EXCLUSIVE: Oscar-winning documentary director Alex Gibney has found his next hot-button film subject. Universal Pictures has just acquired a documentary that Gibney will direct about WikiLeaks founder Julian Assange. The film will be the first project involving Marc Shmuger since he left the chairman post at Universal. Shmuger and Gibney are producing.
Whether it’s Enron: The Smartest Guys In The Room, Client 9: The Rise and Fall of Eliot Spitzer, or the Jack Abramoff documentary Casino Jack and the United States of Money, Gibney usually tells his stories with input from his subjects. Will Assange cooperate? I’m told it’s inconclusive. Universal confirmed the deal but wouldn’t elaborate. The WikiLeaks docu follows a deal announced yesterday by feature producers who optioned an upcoming book about Assange. There are plenty of those in the works, including a memoir Assange is writing to defray his massive legal fees. The Gibney/Shmuger documentary is the first film to involve a major studio. The studio component came through Shmuger, who is expected to reemerge as a producer at Universal.
Since launching his whistle-blower website in 2006, Assange has revealed some of the most serious secret government documents since The New York Times published The Pentagon Papers. They range from footage of an Apache helicopter’s firing fatally on journalists and civilians in Baghdad to last November’s deluge of diplomatic cables that left the U.S. government red-faced and outraged. Assange …
Chris Meledandri’s Illumination Game Plan Includes ‘Despicable Me’ Sequel, ‘Minion’ Spinoffs, Dr. Seuss, The Addams Family
EXCLUSIVE: Three years ago, Universal Pictures brass wooed Chris Meledandri away from his president post at Fox Animation to start its first family film unit. Over the weekend, Illumination’s first effort, Despicable Me, nearly doubled Universal’s gross predictions for a $56.4 million opening. Suddenly, the Meledandri decision looks like one of the better ones made by NBC Universal in a good long time. The studio has reinforced that by making a full commitment to the venture. Illumination’s original co-financing game plan made by former chairmen David Linde and Marc Shmuger called for Universal to fund only half the operation and film budgets, and Illumination’s founder and CEO Meledandri raising the rest. But that plan was delayed by the credit crunch. Then Universal chiefs Ron Meyer, Rick Finkelstein and Adam Fogelson and Donna Langley told Meledandri, in a decision that went all the way up to NBC Universal’s Jeff Zucker, that they didn’t want to share and would fully fund him. Meledandri, who has autonomy but won’t make pictures that don’t excite the studio’s toppers, sparked to Uni’s financing plan because it incentivizes hustle to release and market the films. Despicable Me, for instance, was heavily cross-promoted in NBC-Universal platforms that included network, cable and theme parks.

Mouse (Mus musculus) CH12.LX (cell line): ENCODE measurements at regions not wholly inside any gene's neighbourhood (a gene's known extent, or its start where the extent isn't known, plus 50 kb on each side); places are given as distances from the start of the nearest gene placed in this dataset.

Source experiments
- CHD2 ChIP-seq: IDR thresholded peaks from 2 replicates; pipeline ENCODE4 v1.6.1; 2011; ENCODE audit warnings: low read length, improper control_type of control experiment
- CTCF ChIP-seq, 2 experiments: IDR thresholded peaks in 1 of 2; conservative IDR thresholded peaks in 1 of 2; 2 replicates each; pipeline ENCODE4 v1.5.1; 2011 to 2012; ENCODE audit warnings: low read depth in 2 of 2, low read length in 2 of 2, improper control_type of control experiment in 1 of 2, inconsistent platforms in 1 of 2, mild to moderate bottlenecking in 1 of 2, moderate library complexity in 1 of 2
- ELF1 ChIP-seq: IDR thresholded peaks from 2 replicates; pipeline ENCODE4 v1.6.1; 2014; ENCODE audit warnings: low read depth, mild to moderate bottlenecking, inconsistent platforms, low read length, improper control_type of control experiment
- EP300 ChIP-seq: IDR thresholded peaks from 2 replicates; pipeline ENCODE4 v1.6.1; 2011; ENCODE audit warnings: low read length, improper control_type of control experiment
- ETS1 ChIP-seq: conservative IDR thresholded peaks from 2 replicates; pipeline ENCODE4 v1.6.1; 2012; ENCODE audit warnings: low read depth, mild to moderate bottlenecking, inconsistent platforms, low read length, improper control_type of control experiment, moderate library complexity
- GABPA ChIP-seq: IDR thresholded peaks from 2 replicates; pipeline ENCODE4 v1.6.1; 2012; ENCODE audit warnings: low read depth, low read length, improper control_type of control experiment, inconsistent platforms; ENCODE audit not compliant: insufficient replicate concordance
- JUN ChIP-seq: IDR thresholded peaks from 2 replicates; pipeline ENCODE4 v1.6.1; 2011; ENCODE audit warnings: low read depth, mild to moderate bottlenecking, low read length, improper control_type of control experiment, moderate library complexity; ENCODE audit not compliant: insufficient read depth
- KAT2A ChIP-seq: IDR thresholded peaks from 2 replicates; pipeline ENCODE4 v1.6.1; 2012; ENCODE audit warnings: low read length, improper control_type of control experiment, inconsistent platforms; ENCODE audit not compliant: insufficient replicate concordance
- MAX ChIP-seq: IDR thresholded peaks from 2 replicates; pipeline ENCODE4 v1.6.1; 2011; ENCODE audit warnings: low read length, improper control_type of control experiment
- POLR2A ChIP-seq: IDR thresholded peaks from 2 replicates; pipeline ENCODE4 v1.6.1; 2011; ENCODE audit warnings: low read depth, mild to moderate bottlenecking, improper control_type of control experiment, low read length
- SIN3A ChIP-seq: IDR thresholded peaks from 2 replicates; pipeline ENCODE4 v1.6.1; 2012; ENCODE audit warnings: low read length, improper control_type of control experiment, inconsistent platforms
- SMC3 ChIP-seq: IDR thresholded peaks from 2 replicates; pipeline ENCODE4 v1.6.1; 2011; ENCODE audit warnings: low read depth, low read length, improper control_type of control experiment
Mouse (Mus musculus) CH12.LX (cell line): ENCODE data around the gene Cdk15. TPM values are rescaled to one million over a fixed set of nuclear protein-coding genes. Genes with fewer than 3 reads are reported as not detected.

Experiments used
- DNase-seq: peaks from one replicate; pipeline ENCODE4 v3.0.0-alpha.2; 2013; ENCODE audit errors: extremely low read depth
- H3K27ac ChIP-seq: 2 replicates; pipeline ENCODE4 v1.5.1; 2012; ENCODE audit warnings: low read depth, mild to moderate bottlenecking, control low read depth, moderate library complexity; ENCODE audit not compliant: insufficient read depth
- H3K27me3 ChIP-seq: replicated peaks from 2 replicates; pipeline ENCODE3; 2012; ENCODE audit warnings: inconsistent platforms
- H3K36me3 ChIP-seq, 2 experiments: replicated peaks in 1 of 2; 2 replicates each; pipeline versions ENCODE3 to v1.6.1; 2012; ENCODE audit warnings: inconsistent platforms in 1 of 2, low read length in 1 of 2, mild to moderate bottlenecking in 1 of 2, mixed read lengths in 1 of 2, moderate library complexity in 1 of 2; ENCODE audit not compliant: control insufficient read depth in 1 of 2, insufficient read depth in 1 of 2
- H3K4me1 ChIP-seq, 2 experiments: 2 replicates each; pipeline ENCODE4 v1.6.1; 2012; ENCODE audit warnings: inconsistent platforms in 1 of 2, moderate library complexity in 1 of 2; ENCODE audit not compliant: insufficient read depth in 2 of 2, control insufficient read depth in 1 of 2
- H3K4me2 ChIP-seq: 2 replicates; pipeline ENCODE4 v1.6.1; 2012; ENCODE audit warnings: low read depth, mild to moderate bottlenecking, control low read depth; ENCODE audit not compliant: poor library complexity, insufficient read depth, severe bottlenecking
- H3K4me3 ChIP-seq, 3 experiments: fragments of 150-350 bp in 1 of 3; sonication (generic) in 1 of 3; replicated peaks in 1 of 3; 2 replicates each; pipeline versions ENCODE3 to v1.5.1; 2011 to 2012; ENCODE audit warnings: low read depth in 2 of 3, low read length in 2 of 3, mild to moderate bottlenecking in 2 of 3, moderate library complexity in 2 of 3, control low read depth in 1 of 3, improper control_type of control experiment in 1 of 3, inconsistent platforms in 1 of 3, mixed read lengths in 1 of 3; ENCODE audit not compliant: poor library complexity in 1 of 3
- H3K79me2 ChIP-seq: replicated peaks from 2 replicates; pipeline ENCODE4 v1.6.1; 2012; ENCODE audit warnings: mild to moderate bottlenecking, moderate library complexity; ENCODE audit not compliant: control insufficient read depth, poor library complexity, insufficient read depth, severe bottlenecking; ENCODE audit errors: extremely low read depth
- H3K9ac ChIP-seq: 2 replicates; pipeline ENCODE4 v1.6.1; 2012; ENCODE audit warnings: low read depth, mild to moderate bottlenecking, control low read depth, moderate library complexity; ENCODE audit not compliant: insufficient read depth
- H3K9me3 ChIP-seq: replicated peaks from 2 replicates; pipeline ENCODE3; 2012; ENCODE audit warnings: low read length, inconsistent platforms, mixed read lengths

The result is now a momentum changer for Universal on several fronts. Despicable Me ended a prolonged hit pic slump. It plugged the studio into a …